Authenticating without passwords (passwordless authentication) is already on the market and solutions exist for implementation. By going passwordless companies respond to customer needs for both enhanced security and superior user experience.
Passwords are becoming a thing of the past
Passwords have historically been the standard for securing online accounts, however, they are quickly becoming obsolete. They become archaic for two obvious problems. First, without extra layers of security measures, if someone gets your password they can easily access all your personal data, whether through account takeover (ATO) or other digital-identity risks. More than 60% of breaches are a result of compromised passwords. One solution is to use multi-factor authentication which significantly mitigates risks. As people reuse passwords across devices, the risk of password breaches increases. If cybercriminals breach one account, they can use the personal information and password to enter other accounts of the user. Sites such as HaveIBeenPwned have raised awareness of how often the same accounts are exposed over and over again and often with the same passwords, putting the victims at further risk of their other accounts being compromised.
The second problem with passwords is that they still remain a source of friction and frustration for users. Remembering and managing passwords is tedious and disrupts customer experience, often resulting in costs for the organization via helpdesk and support service costs. Where customers become more demanding regarding security and seamless user experience (UX), going passwordless means meeting both of these customer demands. The main achievement of eliminating passwords therefore improves both UX and security.
Current adoption trends for passwordless authentication
Security experts are predicting that passwordless authentication will become the new norm in three to four years. Gartner predicts that by 2025 over 50% of the workforce and more than 20% of customer authentication transactions will become passwordless, which is a 10% increase compared to today.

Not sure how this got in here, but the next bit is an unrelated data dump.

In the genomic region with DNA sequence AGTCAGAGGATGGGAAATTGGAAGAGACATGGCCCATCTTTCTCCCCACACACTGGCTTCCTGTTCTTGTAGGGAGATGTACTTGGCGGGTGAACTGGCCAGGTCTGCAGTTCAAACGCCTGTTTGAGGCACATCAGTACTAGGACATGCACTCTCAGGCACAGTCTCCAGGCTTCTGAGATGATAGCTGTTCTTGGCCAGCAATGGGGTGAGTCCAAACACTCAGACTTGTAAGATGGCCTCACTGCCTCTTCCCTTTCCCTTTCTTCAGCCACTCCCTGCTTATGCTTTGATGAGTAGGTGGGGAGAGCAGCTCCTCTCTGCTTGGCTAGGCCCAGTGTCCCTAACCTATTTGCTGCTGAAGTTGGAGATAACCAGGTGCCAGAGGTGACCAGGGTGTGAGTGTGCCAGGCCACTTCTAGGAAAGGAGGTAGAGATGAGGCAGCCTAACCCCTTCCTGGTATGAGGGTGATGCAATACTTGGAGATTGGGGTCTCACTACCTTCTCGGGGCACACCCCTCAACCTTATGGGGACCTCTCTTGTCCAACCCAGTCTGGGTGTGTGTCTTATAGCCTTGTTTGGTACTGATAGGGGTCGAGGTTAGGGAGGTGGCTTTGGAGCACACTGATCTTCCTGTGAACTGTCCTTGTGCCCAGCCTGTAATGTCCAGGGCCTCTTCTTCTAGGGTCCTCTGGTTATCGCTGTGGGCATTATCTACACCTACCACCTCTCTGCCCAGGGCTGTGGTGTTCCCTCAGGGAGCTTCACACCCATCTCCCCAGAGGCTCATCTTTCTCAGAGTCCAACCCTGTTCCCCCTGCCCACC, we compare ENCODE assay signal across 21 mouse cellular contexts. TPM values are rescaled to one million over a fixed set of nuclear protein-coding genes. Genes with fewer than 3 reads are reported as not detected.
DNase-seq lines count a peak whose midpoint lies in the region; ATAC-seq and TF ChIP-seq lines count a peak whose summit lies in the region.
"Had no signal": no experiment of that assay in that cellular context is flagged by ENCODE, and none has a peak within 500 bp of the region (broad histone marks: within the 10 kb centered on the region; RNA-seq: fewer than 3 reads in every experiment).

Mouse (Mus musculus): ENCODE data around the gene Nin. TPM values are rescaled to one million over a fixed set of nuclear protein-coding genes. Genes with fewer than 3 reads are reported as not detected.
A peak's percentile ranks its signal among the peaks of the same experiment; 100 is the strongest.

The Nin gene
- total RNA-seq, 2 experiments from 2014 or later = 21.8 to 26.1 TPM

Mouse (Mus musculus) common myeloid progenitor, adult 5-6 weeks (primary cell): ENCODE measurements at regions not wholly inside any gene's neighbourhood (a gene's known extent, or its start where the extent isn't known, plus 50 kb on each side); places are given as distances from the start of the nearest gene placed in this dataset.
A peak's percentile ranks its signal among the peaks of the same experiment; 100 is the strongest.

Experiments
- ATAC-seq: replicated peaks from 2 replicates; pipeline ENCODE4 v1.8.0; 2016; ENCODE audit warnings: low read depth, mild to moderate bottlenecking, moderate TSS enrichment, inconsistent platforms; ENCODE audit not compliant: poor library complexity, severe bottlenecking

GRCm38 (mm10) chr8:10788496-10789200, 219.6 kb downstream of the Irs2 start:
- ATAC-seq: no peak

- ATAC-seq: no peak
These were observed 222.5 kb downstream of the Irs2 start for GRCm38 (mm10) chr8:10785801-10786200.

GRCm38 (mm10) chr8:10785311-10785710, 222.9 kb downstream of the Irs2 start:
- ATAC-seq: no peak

With the solutions available today, companies can gain a competitive advantage by preparing their systems for passwordless: tending to their customer experience paired with stronger security guarantees. A security research study by 451 Research and Yubico showed almost three quarters of enterprises planning to spend more on multi-factor authentication (MFA) and two-thirds are deploying or currently piloting passwordless authentication. The main reason for this growing recognition of passwordless authentication is driven by enterprises experiencing increased fraud and data breach activities. Similarly, they found that ‘password stealing’ is often the root cause of most security breaches. At the same time, research done by LastPass identified 92% of businesses believe passwordless authentication is in their organization’s future
FIDO2 for passwordless authentication
One increasingly popular method for passwordless authentication is Fast IDentity Online (FIDO2), which is the new passwordless standard. The authentication token is predicted to see more than 25% of adoption in the next three years, based on Gartner analyst reviews. Although FIDO2 is projected to become a dominant authentication token, it will most likely first spread in workforce use cases, as obstacles are still foreseen for customer use cases. You can read more about FIDO2, what it is, and its potentiality in our post here.
FIDO2 is mostly loved for the security keys solutions that it offers. However, in companies where hardware tokens are not that common, the Phone-as-a-token (Phaat) authentication method carries huge traction in the market, making it a more popular option for FIDO2 in the short-to-mid term. As such, this article will focus on the alternative options for passwordless authentication where companies are unable or cannot wait for mainstream FIDO2 implementation. However, consider FIDO2 options and how it can benefit authentication in your company by reading our second FIDO2 post here.
3 Steps To Implement Passwordless Authentication
Introducing passwordless authentication does not have to be costly or require significant extra effort. In fact, existing net investments can be re-adjusted to encompass passwordless authentication in an efficient way. Below, these first three steps will help you understand where efforts should be focused.
1. Understand your customers, their needs, behaviours, and security risk profiles
The first step is to outline your objectives and identify the drivers - mainly, your users. Do they use laptops, desktop devices, mobile phones, etc.? Depending on your users’ behaviours and needs, they may require different levels of security and user experience.